The usual stuff. Road was lekker with a couple of steep climbs and descents but nothing too difficult.

Crossed paths with this lot, the oke on the KLR had a nasty fall almost taking out the radiator, but dispite them heading
to the same acommodation in Matatiele as we were we didn't see again.



At Tiffindell the usual picture taking commenced.





From Tiffindell we headed for Rhodes where we made a lunch stop. Just outside Rhodes Sack was the 1st one to take
a little tumble but in his defense I should add that it was to be blamed on a stupid sheep. For some reason all the
cattle and sheep in the Eastern Cape were on the roads we travelled.

One thing that I did notice was how dry the whole region was. I remember seeing a magnificent waterfall coming
down from Tiffendell the year before. Done some water crossings too. This year one wouldn't say it rained at all.
This will be good news for Lesotho as we have got planned some serious roads and rain would make things really
difficult, quite possibly impossible...

Crossing the Naude's Nek Pass I just had to go show my buddies the 5star hotel Tenahead. This place was built to
blend with the landscape and since it's right on top of the mountains it relies on a huge diesel generator for electricity.
I was surprised to see that since last year they have started construction on a power line. It sort of spoils the landscape
but hey, what can we do? We wanted to have a look inside but were showed the door as they clearly didn't want our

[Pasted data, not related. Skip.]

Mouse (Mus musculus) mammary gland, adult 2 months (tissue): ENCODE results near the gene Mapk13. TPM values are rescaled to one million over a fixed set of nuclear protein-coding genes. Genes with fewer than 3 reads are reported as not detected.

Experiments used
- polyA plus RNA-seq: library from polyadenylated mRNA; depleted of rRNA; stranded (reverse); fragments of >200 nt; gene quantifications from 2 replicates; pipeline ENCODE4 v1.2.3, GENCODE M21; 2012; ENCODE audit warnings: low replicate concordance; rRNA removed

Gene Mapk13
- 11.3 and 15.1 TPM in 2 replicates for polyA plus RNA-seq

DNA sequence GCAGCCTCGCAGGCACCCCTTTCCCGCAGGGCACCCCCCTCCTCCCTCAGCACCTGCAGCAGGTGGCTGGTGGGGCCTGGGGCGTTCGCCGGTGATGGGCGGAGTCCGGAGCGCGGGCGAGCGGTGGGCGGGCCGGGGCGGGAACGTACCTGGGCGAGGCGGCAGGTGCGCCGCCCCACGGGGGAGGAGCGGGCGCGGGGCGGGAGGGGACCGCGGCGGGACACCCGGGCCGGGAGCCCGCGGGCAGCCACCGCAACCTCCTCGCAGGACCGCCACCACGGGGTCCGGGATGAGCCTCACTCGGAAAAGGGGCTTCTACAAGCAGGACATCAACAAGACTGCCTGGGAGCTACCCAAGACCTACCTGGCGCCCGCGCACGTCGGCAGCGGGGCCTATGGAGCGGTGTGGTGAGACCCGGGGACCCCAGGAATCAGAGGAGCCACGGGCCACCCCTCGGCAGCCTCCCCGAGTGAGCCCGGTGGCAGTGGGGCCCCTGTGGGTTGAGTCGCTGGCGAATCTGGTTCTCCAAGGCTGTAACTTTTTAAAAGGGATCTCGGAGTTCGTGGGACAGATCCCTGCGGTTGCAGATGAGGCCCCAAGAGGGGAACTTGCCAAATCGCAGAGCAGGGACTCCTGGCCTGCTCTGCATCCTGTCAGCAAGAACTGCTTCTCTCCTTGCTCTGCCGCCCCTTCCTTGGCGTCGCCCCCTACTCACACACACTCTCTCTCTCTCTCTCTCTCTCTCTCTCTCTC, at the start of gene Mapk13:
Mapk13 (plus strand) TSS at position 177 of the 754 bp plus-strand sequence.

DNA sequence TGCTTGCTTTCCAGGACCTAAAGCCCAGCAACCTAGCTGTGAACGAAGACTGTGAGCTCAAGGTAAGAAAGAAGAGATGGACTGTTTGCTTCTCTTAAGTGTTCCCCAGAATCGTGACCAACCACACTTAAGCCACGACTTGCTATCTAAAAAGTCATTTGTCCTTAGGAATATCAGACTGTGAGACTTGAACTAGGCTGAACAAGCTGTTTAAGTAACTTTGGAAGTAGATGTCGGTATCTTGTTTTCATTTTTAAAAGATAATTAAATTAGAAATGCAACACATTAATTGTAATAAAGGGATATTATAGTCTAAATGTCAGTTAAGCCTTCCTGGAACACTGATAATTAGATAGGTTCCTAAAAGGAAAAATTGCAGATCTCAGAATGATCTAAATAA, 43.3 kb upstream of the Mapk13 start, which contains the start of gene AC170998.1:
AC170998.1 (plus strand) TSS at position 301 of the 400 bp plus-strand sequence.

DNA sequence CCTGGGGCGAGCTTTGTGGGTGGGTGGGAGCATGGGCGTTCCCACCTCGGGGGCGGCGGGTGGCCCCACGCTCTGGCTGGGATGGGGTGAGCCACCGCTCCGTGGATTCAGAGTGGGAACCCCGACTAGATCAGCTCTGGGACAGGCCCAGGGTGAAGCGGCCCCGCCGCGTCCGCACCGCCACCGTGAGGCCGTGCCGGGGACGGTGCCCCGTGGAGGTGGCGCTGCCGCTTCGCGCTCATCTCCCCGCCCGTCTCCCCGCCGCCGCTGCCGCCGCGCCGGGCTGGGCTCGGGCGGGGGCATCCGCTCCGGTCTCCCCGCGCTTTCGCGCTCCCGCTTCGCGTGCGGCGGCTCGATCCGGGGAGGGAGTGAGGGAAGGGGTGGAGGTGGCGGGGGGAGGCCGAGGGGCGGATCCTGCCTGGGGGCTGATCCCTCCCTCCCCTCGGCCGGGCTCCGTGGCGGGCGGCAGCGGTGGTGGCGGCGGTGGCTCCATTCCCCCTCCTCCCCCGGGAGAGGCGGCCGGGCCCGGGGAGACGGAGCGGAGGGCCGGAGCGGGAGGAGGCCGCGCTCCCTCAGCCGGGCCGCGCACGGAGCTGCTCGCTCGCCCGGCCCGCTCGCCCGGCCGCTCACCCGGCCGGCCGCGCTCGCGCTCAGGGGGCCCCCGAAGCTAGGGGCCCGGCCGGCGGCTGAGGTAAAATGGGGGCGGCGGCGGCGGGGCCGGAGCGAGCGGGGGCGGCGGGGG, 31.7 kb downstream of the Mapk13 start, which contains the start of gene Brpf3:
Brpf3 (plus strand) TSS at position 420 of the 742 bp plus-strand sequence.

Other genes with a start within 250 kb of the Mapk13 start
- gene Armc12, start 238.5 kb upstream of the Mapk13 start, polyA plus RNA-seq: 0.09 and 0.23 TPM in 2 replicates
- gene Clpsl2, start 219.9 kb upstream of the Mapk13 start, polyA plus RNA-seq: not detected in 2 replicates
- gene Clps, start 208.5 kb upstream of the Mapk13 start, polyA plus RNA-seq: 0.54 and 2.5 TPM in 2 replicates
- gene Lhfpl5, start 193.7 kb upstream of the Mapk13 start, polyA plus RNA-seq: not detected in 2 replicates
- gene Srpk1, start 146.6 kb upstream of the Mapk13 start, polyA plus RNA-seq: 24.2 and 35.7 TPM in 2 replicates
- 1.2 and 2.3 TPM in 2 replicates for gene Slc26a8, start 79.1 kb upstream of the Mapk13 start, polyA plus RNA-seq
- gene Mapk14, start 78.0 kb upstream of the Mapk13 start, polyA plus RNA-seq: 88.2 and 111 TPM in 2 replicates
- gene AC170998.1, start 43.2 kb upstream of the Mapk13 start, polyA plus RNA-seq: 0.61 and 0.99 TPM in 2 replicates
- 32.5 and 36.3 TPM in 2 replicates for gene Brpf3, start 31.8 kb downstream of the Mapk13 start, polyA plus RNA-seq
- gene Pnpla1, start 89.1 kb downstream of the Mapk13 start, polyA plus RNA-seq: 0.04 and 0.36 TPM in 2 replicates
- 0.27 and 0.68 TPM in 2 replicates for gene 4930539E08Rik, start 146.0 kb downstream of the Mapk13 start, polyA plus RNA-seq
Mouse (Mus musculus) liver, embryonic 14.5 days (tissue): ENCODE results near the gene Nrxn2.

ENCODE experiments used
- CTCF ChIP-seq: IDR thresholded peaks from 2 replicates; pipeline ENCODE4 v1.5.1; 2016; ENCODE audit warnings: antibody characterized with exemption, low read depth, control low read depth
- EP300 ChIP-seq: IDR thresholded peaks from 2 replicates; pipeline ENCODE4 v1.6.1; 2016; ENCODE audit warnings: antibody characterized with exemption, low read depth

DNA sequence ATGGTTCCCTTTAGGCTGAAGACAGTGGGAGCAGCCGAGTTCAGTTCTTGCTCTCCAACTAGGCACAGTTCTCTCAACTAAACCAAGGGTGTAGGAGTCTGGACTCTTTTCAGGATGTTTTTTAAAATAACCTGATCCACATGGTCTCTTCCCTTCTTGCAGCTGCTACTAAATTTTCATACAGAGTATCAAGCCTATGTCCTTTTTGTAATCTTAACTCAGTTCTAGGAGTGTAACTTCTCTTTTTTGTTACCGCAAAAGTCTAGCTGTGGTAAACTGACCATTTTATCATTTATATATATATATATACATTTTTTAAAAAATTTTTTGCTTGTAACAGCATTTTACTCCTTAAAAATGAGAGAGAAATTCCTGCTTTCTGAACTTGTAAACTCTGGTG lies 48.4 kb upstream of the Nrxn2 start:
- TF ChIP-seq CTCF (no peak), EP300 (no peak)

sort hanging around their high-paying guests.



The other side of Naude's Nek.



On towards Matatiele I got confused with the roads and led the group down the wrong way. No harm done though as we
discovered a really interesting place a bit like a playground for giants. Sack playing to the camera.







The evening saw us enjoying comfortable accommodation at the Resthaven Guest House in Matatiele.
« Last Edit: February 26, 2010, 04:04:24 pm by Michiel »
 

Offline Doerengone

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Re: Lesotho, the hard way.
« Reply #117 on: February 26, 2010, 04:23:00 pm »

Lekka photies. Sack must be a surfer dude, thats classic longboard styling. Like doing a zen hang ten on a glassy 3 foot on a perfect day out.  :thumleft:
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Offline Michiel

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Re: Lesotho, the hard way.
« Reply #118 on: March 03, 2010, 10:45:51 am »
Time to get this show on the road, the rocky road!

So we spent the night at the Resthaven Guest House in Matatiele. A year ago John and I stumbled upon the
place as we didn't intend on staying in Matatiele but were forced to as we ran so late on our journey to Lesotho.
The owner, Philip, and his wife runs a splendid facility and I can recommend it to any biker passing by. I liked
the fact that every room has its own bathroom and ample space to put all my luggage. Double bed, large
lounge/kitchen with full facilities, safe undercover parking and a moerse nice buffet breakfast you can gorge
yourself on. All this for something like R300/head. Clean and tidy. They even hauled out a hose on my request
so I could wash my 'ol KLR. (Didn't want any extra mud weighing me down.)

Philip introduced me to his friend, Pieter, who knows Lesotho inside out. Speaks Sotho in a way I can only envy.
Pieter had a look at our maps and the route we want to follow and he reckons that we should get through in most
places. The Chinese has invaded Lesotho and in return for her resources they are building infrastructure. The one
section of road, from St. Francis Missionary to Sehonghong, that worried me most has apparently recently been overhauled.
Pieter explained that, what used to be Roof of Africa stuff, can now be negotiated with a Corsa bakkie. He did warn us
though that the valley we intend to cross right by Sehonghong is very deep and riding in the river can be dangerous as,
what he described as quicksand, can bog one down even on a motorcycle.